Introduction/Purpose: Over the last few years an increasing focus has been directed to define cut-off points for important health improvement. Minimal clinically important difference (MCID) values have traditionally been used to determine if a statistical change translates to a clinical improvement to the patient. Although MCID is helpful, it may be even more important to identify if the current treatment is adequate or that the patient has achieved an acceptable symptom state (symptoms minimal enough to live with). The purpose of this study was to determine if gender influenced patient reported outcomes (patient acceptable symptom state (PASS) and PROMIS Physical Function, Pain Interference and Depression) in patients with foot and ankle problems.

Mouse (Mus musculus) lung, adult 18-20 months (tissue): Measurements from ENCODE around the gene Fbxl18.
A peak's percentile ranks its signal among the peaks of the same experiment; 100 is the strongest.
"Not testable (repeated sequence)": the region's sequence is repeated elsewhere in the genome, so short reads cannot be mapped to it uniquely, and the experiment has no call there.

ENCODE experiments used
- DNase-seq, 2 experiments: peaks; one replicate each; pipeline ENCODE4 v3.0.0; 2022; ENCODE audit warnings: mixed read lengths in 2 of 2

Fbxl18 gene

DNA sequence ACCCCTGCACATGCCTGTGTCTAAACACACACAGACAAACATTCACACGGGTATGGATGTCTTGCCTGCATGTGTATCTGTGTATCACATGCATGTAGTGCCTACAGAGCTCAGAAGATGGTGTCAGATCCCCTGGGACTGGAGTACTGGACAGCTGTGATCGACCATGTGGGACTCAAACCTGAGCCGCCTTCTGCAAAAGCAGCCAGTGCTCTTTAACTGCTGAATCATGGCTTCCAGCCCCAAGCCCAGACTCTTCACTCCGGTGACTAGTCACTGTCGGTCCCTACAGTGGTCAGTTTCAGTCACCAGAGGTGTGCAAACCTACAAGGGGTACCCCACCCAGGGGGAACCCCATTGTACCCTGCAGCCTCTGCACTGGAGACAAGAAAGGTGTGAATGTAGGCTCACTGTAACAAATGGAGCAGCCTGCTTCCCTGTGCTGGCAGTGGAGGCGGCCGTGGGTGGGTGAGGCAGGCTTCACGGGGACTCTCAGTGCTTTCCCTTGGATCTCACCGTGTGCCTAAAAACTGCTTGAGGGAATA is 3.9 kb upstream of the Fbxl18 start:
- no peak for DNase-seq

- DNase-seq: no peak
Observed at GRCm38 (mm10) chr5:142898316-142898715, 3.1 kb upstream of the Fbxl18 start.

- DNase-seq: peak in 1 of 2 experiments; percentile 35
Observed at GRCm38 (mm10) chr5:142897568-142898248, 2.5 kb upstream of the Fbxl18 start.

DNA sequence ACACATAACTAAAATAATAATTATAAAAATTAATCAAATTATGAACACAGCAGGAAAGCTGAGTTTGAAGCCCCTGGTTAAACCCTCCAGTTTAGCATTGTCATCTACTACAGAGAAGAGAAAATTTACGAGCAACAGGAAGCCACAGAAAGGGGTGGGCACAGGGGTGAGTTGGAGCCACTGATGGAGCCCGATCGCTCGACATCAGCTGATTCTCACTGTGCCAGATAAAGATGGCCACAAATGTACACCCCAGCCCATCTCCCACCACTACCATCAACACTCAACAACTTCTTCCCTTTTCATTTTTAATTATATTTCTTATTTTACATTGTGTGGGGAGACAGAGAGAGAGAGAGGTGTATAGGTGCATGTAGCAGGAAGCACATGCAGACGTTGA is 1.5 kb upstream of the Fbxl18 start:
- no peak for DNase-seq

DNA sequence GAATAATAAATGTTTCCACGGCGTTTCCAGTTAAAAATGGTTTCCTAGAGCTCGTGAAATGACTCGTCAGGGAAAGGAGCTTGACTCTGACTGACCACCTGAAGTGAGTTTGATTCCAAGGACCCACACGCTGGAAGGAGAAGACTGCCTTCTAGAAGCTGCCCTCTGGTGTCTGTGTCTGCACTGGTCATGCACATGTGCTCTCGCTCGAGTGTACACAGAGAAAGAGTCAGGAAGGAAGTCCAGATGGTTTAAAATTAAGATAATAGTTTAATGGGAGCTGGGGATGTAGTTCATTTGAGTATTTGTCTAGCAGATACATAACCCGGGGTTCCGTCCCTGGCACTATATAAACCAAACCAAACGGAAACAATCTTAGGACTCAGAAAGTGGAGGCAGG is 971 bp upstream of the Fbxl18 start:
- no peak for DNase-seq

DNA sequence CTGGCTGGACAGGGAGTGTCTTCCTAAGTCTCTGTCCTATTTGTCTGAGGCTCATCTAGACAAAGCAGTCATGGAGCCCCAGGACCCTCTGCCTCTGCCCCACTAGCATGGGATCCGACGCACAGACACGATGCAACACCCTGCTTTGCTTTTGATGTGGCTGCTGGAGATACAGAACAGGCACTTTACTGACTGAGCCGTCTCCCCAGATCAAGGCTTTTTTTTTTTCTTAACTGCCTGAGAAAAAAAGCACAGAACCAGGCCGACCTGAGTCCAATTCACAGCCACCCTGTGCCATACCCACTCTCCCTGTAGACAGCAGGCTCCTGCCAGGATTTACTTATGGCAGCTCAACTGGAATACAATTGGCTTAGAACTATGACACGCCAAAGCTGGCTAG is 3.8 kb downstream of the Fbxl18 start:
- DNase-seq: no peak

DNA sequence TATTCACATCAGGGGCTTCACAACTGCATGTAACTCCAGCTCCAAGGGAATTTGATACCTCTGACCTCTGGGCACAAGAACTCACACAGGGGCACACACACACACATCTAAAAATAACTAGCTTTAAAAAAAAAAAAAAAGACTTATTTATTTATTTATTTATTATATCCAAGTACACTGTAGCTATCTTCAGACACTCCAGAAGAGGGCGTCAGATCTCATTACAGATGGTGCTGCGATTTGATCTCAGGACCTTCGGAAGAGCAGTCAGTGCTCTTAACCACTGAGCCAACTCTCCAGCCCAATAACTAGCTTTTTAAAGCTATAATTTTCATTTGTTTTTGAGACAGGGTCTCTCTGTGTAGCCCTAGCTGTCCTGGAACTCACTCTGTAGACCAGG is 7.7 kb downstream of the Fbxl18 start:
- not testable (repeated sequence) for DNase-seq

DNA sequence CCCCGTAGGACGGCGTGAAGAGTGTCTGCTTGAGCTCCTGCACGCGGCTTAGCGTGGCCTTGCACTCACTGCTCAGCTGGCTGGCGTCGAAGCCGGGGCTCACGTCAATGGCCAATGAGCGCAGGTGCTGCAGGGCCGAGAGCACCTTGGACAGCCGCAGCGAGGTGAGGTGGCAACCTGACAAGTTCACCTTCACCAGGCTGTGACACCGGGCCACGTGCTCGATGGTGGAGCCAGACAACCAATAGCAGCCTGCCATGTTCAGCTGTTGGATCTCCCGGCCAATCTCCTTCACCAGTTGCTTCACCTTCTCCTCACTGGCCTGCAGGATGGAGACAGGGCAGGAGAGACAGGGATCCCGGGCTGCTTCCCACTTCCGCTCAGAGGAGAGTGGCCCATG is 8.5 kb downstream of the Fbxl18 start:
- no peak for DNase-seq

Baumhauer, Judith; Flemister, Adolph; Oh, Irvin; DiGiovanni, Benedict; and Houck, Jeff, "Can Women Live with More Symptoms than Men?: Defining Gender Differences in the Patient Acceptable Symptom State (PASS) in Orthopaedic Foot and Ankle Surgery" (2018). Faculty Publications - College of Physical Therapy. 118.